What is it about?
The Crimean War ended in 1856 with the Treaty of Paris. The Ottoman Reform Edict (Islahat Fermanı), which was proclaimed by Sultan Abdülmecid in the same year, was also acknowledged with the ninth article of that treaty. Henceforth, non-Muslims obtained the right of constructing and repairing their own religious buildings, schools, hospitals, and cemeteries within the frontiers of the Ottoman Empire. Following the edict, the first monumental edifice constructed by Britain, one of the allies of the Ottomans in the Crimean War, was the Scutari Monument. It was erected in Haydarpaşa British Cemetery, established for the fallen British soldiers in that same war.
Why is it important?
The principal aim of this paper is to introduce the Scutari Monument and its sculptor, Baron Marochetti, whose other works are also considered in a comparative manner. A preliminary assessment of the erection process of the Scutari Monument will also be made by exploring the role of this monument on the formation of the ‘Ottoman-monument’ practice in public spaces, including the erection of figural statues.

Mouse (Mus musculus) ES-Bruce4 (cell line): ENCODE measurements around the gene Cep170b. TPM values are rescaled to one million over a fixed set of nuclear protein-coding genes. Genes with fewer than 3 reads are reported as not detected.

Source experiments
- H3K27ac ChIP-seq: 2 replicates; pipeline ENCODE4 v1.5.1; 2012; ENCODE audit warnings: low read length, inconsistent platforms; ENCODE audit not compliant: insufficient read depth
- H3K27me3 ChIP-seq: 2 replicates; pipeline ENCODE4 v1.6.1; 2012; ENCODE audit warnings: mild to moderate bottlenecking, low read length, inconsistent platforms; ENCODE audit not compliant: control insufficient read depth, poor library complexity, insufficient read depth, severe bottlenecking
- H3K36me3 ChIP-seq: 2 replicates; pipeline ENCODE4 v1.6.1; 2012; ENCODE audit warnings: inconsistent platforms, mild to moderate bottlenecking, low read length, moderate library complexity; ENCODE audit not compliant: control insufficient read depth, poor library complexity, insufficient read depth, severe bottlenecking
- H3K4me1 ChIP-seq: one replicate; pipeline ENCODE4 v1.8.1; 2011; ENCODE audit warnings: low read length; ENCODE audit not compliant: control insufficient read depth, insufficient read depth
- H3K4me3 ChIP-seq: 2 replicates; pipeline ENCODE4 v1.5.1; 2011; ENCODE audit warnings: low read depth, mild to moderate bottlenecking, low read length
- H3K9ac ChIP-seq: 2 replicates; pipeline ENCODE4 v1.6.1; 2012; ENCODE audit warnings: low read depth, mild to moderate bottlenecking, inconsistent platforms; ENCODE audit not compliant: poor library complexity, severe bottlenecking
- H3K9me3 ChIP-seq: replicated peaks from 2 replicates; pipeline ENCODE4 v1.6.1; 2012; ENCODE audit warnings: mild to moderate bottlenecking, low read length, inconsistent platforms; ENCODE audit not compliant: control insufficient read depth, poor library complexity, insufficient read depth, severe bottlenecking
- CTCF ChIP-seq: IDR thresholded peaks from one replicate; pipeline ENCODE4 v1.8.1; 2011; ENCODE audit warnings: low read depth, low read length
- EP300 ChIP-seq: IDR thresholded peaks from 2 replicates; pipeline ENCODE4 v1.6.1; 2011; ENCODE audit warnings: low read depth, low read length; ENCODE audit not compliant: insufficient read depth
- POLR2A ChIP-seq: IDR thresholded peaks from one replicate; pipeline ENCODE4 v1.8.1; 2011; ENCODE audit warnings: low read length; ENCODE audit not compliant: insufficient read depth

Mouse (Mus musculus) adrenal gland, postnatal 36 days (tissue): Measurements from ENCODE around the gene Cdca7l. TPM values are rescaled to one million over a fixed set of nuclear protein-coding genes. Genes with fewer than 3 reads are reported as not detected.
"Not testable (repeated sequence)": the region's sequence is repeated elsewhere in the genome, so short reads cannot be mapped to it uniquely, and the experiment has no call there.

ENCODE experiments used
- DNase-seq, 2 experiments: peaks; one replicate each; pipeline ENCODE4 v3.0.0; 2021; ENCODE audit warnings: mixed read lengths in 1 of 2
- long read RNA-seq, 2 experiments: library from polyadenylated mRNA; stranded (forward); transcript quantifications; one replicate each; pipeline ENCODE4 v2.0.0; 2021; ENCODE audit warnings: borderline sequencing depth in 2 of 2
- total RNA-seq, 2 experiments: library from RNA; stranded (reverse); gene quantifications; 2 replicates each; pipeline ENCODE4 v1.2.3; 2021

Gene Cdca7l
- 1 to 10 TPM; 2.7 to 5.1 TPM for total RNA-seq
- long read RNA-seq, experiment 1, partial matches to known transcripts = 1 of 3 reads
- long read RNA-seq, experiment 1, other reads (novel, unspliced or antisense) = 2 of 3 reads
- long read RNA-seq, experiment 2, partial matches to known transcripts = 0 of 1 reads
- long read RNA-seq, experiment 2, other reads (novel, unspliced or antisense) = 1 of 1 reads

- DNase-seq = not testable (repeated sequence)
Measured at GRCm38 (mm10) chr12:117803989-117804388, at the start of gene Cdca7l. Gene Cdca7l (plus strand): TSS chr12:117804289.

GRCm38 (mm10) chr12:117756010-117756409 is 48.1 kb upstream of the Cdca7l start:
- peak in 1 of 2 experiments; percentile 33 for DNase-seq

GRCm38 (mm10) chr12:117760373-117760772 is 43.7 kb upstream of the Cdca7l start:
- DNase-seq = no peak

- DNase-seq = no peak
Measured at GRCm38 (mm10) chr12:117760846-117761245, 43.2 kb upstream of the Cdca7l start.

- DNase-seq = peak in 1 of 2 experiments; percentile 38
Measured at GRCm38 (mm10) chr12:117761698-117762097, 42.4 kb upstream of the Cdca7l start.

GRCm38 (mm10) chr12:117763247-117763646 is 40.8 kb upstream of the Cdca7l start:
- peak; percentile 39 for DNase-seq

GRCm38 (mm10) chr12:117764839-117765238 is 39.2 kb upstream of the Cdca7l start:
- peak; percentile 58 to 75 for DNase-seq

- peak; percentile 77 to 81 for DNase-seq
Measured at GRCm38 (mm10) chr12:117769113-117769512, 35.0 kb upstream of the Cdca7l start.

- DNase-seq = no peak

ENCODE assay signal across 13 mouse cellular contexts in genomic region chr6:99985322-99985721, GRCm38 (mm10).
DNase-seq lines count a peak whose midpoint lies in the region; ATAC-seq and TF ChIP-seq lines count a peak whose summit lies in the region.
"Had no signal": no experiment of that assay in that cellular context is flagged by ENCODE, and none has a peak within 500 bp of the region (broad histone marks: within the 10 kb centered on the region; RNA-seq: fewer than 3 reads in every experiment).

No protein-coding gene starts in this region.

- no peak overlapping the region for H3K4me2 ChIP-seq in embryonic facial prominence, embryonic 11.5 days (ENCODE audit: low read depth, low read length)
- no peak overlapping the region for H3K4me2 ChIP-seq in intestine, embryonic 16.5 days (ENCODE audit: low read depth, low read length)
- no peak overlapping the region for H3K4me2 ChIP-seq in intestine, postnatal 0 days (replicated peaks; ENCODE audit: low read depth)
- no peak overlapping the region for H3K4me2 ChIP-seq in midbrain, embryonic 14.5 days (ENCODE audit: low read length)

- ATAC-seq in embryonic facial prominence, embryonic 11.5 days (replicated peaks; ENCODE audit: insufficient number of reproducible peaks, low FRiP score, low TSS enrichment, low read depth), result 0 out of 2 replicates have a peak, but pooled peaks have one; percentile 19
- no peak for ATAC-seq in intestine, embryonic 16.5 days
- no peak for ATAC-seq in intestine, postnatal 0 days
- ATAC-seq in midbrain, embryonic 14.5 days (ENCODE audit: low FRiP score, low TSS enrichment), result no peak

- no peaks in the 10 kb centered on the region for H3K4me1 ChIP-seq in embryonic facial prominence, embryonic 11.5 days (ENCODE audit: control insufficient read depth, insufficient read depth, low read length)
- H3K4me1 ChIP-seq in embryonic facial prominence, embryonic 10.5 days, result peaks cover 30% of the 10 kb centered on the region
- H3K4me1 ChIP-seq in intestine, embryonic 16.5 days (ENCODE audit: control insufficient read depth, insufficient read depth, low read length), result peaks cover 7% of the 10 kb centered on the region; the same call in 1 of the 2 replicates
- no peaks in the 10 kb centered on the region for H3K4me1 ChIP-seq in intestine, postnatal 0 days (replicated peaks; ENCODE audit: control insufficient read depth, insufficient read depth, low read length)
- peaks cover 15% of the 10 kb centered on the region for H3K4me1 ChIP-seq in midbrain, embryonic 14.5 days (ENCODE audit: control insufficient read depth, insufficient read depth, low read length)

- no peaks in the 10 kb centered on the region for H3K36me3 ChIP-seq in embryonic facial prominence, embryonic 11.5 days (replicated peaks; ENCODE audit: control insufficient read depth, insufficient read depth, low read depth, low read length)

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This page is a summary of: The Scutari Monument in Istanbul: the introduction of Victorian monumental language to Ottoman society, Sculpture Journal, November 2014, Liverpool University Press, DOI: 10.3828/sj.2015.2.
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